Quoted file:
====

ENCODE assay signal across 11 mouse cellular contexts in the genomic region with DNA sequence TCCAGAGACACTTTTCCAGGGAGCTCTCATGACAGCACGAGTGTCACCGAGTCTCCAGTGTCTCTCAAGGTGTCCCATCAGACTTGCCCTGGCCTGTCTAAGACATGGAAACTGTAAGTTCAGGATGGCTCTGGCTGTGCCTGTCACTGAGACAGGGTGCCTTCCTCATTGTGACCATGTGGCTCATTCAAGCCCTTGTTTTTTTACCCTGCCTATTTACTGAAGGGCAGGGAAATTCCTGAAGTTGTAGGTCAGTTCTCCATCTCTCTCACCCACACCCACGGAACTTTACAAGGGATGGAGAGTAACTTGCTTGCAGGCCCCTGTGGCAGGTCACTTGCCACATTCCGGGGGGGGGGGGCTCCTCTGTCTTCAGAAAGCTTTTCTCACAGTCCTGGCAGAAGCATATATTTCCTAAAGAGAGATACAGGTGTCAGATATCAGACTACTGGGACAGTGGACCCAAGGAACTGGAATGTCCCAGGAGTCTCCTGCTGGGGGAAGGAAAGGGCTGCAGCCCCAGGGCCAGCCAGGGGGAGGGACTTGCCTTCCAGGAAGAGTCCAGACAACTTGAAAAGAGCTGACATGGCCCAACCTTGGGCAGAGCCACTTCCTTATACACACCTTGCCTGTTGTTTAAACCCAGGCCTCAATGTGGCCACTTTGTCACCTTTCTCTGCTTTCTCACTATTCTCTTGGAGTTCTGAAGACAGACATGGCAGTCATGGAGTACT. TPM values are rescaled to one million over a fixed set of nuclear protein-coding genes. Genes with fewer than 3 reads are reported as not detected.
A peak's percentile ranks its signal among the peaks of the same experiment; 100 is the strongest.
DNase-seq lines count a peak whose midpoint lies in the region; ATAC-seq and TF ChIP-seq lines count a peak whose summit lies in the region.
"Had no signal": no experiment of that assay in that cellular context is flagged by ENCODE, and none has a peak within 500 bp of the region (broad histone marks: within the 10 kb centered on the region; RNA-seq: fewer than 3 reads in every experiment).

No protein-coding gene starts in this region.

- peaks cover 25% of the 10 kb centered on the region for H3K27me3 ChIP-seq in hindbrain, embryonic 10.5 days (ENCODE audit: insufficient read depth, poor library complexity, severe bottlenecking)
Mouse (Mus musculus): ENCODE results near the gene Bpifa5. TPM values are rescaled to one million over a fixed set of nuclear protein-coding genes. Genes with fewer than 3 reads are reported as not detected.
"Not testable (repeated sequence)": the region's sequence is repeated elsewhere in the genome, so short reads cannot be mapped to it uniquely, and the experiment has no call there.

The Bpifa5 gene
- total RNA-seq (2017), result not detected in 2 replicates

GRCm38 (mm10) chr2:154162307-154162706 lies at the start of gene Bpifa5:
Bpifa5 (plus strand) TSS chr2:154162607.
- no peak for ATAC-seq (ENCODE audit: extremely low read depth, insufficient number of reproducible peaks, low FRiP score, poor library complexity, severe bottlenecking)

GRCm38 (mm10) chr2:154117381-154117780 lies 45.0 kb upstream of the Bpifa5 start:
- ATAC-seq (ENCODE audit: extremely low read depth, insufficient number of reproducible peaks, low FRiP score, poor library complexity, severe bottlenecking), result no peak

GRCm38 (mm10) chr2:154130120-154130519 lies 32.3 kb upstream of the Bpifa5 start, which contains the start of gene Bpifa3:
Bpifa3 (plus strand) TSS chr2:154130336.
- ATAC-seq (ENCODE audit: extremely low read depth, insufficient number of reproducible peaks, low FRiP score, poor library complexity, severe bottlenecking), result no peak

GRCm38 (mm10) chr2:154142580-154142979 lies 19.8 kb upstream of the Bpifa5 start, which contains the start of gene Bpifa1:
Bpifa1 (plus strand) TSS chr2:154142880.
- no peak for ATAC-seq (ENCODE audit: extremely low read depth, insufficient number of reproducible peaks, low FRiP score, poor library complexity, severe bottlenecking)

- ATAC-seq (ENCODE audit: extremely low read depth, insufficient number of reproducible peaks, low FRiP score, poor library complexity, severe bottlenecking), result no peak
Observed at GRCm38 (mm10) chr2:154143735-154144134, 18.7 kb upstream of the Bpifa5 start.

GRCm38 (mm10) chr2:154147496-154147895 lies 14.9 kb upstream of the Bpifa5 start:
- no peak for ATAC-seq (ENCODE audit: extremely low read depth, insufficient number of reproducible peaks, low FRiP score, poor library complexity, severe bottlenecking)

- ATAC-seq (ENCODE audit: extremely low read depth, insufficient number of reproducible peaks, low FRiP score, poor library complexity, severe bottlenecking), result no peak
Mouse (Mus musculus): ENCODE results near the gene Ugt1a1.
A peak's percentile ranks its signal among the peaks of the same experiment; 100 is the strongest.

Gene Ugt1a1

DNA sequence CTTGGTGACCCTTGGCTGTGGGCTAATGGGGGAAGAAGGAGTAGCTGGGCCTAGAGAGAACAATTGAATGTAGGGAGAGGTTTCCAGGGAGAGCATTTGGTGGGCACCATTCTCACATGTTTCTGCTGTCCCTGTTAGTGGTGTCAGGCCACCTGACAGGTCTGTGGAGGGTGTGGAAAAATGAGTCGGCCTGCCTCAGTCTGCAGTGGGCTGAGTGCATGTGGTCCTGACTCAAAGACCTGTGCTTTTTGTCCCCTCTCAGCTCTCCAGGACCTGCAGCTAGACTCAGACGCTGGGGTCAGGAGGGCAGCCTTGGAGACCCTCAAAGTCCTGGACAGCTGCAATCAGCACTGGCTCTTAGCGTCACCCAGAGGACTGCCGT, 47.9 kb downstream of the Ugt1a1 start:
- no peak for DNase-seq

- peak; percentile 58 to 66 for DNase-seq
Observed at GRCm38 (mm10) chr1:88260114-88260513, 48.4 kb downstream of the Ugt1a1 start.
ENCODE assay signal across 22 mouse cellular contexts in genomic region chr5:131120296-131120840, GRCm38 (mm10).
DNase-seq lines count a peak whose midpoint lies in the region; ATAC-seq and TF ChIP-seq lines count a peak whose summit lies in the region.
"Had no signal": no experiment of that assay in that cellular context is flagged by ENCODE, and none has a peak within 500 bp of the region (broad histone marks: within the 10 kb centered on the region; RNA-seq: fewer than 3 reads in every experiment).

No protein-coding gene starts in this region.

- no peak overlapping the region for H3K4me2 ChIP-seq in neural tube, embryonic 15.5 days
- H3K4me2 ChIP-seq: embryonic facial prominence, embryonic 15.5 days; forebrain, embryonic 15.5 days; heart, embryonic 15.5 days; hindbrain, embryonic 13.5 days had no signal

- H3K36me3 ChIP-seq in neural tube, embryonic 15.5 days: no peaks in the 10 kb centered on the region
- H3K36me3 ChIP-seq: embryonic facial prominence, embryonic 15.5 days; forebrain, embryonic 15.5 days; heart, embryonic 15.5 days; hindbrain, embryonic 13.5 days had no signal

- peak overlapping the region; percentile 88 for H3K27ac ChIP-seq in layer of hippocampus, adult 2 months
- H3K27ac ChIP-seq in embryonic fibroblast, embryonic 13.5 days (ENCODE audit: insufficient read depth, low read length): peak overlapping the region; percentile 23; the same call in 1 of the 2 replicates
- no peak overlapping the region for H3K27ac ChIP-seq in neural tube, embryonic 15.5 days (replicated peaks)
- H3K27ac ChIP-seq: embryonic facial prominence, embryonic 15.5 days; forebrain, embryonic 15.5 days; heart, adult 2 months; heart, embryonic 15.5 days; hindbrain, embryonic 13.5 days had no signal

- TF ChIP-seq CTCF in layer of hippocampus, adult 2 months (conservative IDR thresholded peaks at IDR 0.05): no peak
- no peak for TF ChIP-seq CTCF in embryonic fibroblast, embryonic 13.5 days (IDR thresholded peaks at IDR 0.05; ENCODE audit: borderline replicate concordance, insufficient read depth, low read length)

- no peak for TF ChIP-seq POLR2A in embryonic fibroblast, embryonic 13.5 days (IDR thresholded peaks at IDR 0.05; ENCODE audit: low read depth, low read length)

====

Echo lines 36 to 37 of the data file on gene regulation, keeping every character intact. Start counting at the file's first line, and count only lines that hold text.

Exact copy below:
"Had no signal": no experiment of that assay in that cellular context is flagged by ENCODE, and none has a peak within 500 bp of the region (broad histone marks: within the 10 kb centered on the region; RNA-seq: fewer than 3 reads in every experiment).

No protein-coding gene starts in this region.